Re: Hot swap kernel

Richard B. Johnson (
Thu, 22 Jan 1998 18:17:57 -0500 (EST)

On Wed, 21 Jan 1998, ;The Doctor What wrote:

> Repeating what you said:
> ->Many portables has got a feature which allows you to turn of the
> machine and
> ->restart it without needing to boot again. Basically I think it flushes the
> ->memory and info about processes.. Before it does that it probably
> syncs the
> ->discs etc. This feature didn't work to well on Linux but the theory...
> ->I am not sure (as usual) but if it would be possible to freeze the system,
> ->flush all interesting info including the entire memory and make the
> new kernel
> ->cooperate with the "old" info..
> ->Perhaps it would only operate if we killed all processes perhaps even
> umounting
> ->all filesystems. This wouldn't be bad at all. I can imagine this
> won't take
> ->more then perhaps 10 seconds. A major time saving compared to a complete
> ->reboot... But then all network connections would be lost, but it is
> at least a
> ->start =)
> I believe that the feature in laptops that you mention doesn't connect
> with the OS. Specifically, I believe that the hardware in the laptop
> saves the state of the Memory, CPU and Video, then simply turns off the
> power. When it re-starts, it loads everything back in place and tells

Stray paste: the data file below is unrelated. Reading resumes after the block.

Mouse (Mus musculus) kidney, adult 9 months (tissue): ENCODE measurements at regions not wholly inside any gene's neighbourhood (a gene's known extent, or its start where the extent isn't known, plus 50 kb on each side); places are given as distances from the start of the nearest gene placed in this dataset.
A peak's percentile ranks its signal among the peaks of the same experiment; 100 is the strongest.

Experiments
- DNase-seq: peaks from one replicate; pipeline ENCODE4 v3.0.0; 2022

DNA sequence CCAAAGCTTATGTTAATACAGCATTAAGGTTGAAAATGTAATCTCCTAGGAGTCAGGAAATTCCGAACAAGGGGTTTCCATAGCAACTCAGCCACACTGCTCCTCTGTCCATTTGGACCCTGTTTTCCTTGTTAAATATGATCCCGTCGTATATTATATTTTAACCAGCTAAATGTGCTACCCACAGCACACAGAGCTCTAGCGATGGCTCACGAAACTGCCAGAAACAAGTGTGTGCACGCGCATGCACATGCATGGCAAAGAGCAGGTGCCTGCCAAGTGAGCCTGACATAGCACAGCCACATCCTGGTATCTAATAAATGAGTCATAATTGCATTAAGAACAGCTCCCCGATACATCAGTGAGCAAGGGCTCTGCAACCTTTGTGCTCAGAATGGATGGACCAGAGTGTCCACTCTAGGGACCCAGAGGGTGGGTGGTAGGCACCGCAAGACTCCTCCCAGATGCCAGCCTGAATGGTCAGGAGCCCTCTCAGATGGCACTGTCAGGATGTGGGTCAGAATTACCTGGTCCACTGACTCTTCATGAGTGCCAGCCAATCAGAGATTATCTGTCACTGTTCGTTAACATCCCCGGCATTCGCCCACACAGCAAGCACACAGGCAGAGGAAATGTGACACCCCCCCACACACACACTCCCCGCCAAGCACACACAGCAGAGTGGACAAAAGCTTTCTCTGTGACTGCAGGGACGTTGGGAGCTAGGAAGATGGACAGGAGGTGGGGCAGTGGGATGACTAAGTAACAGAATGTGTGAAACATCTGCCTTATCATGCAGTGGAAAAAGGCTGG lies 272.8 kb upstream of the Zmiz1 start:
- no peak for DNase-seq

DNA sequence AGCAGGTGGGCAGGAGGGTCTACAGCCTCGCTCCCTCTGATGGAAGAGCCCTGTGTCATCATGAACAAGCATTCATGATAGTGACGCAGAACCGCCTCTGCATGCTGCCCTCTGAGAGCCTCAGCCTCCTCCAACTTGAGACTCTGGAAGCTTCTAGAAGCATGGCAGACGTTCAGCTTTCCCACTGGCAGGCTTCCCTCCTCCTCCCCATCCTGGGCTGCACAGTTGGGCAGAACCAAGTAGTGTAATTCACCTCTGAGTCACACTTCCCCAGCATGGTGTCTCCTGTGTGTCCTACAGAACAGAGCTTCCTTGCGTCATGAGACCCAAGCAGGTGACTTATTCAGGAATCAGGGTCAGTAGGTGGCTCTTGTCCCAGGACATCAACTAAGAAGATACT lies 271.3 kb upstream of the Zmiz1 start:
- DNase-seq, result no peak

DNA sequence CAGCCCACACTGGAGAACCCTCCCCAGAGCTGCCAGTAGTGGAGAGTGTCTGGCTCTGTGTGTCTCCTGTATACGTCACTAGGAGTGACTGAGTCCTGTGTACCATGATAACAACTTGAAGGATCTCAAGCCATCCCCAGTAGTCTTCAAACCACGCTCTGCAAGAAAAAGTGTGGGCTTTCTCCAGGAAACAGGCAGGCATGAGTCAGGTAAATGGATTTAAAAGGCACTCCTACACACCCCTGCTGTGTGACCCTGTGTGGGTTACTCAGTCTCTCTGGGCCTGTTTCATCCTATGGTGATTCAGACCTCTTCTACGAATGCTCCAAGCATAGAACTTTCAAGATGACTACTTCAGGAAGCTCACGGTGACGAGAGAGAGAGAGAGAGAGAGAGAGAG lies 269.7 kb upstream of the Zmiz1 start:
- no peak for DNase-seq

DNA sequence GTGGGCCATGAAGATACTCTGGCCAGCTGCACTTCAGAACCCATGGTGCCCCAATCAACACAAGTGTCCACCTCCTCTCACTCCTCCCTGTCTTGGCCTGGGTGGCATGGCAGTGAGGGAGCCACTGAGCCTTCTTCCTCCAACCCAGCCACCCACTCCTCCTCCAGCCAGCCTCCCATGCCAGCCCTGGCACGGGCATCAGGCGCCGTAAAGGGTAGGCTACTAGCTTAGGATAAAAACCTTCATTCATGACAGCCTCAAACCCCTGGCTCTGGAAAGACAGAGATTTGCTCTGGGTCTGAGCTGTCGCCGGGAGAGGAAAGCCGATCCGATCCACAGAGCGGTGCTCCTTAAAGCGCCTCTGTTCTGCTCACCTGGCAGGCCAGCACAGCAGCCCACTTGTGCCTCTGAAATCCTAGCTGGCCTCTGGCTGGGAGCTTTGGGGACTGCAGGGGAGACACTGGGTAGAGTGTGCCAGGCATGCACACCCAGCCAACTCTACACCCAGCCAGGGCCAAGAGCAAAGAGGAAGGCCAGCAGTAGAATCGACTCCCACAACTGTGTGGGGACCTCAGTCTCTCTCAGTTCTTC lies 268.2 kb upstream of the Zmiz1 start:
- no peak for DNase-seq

> the cpu to "go".
> Am I wrong? I had a friend who installed an ancient copy of Win3.0 on
> one of these Laptops (it was originally a Win95 OEM2 laptop) and it
> worked fine. Ditto DOS version 3 thru 6 and OS/2.
In principle, one could save a memory image on a physical storage device
then turn off the power. Upon startup, after hardware initialization,
all data areas would be overlayed with saved data. Note that when the
kernel has control, all user tasks (even code) are just data.

This has already been on VAXen at VAX/VMS version 6.0. The idea was
a "fast" restart.

There are at least two problems.

(1) Communications (like networking) with connections that have long ago
been abandoned.

(2) Time dependent things (the time changed).

When it comes to actually changing a kernel, you have a problem that
just might not be solvable. This has to do with the changes in sizes
and alignments of various data areas. Note that a single byte of code
added or subtracted, or the size of a single member of a structure, could
realign everything in some intractible way, like offsets by an entire
page, etc.

If, upon saving a memory image, you actually tokenized it to make it
independent of memory layout (such as, and
upon startup, you found all the changed offsets and inserted the correct
values, you would have a machine that would take many minutes to boot,
much longer than just doing `shutdown -r now`.

Dick Johnson
Penguin : Linux version 2.1.80 on an i586 machine (66.15 BogoMips).
Warning : It's hard to remain at the trailing edge of technology.